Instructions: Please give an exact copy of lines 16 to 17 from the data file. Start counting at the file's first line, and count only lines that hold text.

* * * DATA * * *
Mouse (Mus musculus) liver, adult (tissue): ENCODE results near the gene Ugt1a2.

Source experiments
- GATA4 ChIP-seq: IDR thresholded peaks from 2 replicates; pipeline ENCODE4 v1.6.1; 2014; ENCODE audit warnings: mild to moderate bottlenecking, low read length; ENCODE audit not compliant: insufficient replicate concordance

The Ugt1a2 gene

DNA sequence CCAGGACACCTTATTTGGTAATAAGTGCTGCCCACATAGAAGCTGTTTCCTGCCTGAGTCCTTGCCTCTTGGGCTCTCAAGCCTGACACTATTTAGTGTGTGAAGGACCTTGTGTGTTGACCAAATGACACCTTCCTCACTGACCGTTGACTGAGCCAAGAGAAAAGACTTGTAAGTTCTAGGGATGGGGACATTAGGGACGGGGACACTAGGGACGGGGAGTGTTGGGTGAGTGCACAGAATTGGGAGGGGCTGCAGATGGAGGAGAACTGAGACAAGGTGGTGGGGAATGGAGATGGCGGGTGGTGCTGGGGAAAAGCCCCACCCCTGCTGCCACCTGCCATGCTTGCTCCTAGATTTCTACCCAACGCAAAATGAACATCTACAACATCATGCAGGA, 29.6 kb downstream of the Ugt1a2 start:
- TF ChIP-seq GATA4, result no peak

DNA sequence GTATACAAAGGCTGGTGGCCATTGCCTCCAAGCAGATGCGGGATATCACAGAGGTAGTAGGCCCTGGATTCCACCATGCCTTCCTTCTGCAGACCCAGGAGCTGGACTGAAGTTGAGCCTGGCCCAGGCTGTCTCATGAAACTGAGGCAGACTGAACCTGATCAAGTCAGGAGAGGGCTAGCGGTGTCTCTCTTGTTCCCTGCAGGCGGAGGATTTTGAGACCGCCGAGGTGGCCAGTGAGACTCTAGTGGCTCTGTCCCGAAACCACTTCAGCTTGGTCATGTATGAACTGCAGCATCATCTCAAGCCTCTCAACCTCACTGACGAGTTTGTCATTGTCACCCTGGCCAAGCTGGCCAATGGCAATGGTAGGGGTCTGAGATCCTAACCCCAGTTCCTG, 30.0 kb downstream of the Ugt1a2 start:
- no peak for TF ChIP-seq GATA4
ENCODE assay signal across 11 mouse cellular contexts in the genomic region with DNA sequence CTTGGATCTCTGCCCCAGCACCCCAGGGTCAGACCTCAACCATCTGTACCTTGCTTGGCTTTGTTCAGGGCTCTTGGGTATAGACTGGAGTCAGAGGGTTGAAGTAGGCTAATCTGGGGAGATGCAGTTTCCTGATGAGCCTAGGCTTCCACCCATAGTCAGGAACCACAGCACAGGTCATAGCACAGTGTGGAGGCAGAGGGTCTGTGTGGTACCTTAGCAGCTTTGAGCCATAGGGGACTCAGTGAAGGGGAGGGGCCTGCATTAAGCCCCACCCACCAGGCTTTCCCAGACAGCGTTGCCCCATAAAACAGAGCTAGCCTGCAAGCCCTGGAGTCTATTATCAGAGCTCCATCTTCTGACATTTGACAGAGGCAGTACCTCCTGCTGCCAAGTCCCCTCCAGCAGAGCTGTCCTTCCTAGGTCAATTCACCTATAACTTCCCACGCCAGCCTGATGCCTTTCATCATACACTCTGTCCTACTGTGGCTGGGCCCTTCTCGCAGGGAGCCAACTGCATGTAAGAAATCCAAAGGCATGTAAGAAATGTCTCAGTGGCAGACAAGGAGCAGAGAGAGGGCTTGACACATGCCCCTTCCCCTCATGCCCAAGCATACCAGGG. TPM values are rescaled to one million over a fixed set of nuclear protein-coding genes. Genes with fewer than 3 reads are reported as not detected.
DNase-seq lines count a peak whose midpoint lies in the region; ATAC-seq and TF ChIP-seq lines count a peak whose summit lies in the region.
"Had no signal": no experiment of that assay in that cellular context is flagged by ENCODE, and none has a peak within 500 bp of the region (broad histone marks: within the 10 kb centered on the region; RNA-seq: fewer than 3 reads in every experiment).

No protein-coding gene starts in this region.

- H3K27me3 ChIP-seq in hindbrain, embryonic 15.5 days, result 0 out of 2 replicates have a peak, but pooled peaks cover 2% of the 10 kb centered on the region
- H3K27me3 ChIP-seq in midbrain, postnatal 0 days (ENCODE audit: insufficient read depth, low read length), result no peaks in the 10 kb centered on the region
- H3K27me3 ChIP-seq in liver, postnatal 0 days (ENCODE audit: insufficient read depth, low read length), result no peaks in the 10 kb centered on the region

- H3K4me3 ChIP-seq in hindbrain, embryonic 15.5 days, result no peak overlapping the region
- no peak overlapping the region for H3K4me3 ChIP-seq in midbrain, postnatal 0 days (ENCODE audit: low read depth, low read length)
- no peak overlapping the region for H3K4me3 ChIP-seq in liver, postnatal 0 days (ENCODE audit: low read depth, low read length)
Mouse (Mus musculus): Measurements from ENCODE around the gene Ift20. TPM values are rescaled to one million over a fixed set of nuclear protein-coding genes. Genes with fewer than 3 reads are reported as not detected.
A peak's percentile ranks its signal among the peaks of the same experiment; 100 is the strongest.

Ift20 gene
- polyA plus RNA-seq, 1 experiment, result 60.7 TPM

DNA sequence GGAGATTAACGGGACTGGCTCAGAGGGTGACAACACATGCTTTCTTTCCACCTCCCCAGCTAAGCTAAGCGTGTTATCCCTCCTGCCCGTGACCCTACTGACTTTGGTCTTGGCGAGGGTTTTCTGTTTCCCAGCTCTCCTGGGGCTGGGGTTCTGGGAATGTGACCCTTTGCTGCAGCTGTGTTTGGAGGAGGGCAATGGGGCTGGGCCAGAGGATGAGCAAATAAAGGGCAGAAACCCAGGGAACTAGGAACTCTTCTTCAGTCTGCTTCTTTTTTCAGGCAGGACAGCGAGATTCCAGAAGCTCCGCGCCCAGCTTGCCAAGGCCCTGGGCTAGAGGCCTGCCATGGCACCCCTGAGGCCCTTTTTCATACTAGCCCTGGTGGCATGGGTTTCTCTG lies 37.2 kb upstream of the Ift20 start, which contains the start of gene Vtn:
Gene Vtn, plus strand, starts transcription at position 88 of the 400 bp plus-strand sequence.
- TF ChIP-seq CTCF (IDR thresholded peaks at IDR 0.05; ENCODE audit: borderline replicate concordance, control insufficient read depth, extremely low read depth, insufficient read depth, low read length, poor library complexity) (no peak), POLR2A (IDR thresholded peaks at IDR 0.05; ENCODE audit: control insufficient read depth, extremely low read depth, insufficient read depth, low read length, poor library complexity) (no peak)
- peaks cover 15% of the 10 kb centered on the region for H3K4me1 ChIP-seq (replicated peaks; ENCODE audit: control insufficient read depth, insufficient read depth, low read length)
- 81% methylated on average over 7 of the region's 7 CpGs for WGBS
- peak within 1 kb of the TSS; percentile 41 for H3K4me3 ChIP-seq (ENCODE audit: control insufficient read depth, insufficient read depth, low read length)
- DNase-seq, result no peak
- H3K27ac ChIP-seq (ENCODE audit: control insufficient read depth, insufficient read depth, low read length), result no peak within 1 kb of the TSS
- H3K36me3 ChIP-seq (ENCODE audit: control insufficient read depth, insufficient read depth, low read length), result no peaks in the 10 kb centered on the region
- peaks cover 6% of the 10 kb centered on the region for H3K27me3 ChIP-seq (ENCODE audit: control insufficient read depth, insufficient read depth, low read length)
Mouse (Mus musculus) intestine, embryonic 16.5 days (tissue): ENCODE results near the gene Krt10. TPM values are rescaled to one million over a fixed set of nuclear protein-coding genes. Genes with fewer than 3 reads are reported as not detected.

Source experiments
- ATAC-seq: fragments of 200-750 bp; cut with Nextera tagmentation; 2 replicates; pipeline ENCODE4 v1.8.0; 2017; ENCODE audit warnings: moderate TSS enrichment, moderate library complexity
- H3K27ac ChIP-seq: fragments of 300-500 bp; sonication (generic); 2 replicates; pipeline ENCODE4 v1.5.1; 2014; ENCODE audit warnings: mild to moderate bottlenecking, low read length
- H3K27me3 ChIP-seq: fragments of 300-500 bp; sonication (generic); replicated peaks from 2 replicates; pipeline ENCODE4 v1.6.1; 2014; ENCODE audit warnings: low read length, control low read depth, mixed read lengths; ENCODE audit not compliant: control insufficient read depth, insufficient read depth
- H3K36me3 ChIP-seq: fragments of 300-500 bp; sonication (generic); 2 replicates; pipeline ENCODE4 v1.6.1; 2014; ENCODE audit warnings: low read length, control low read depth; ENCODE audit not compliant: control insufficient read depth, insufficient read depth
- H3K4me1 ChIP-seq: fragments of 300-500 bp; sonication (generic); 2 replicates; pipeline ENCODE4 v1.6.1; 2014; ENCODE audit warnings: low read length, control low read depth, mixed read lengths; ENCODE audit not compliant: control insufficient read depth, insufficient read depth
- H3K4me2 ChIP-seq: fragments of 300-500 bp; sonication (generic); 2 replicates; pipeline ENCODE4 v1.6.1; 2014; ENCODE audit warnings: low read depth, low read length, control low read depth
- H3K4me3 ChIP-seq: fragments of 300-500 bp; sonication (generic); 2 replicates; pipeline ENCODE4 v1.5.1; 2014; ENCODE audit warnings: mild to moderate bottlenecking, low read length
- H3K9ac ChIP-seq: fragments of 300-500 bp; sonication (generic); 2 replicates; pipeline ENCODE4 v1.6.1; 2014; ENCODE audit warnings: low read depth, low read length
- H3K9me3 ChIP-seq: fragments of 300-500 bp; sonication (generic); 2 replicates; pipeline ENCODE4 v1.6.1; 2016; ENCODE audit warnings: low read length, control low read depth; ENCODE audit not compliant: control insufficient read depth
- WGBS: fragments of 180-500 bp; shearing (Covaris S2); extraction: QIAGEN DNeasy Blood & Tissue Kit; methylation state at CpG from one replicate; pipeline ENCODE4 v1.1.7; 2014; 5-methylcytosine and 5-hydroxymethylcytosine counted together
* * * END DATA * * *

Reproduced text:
- H3K4me3 ChIP-seq in hindbrain, embryonic 15.5 days, result no peak overlapping the region
- no peak overlapping the region for H3K4me3 ChIP-seq in midbrain, postnatal 0 days (ENCODE audit: low read depth, low read length)